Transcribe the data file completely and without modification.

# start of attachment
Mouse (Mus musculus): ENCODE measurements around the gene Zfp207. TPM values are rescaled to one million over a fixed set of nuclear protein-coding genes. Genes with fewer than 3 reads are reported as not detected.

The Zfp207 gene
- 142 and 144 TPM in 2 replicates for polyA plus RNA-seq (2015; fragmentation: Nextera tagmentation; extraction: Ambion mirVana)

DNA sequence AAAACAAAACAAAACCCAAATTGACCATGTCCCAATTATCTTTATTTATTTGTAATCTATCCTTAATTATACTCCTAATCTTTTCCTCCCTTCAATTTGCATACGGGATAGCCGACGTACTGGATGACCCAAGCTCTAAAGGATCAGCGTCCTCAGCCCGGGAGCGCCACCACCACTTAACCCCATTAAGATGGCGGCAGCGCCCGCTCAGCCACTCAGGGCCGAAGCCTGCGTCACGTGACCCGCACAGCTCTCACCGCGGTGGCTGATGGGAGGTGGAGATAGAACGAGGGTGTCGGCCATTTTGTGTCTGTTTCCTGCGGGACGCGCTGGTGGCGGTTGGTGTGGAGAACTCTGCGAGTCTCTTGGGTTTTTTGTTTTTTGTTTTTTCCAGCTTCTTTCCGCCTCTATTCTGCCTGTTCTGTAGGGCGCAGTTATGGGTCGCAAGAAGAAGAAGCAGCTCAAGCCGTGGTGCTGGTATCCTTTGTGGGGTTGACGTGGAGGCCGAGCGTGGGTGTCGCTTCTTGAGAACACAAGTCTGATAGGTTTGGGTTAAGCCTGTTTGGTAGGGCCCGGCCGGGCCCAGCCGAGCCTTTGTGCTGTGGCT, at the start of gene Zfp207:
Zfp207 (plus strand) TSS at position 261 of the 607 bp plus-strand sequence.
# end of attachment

Mouse (Mus musculus): ENCODE measurements around the gene Zfp207. TPM values are rescaled to one million over a fixed set of nuclear protein-coding genes. Genes with fewer than 3 reads are reported as not detected.

The Zfp207 gene
- 142 and 144 TPM in 2 replicates for polyA plus RNA-seq (2015; fragmentation: Nextera tagmentation; extraction: Ambion mirVana)

DNA sequence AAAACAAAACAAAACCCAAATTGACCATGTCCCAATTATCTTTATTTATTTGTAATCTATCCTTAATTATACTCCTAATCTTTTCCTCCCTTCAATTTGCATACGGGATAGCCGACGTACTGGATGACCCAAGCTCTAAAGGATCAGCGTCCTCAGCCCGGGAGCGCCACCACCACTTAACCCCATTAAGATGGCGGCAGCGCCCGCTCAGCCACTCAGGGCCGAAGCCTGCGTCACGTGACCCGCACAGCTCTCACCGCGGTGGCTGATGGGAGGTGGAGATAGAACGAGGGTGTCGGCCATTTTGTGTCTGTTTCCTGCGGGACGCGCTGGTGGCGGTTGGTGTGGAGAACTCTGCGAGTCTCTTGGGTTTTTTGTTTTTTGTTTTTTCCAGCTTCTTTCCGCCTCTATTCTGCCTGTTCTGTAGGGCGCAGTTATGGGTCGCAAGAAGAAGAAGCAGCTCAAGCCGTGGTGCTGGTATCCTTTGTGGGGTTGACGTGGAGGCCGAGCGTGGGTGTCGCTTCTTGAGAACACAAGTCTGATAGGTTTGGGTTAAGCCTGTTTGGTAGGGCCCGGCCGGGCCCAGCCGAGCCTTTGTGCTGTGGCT, at the start of gene Zfp207:
Zfp207 (plus strand) TSS at position 261 of the 607 bp plus-strand sequence.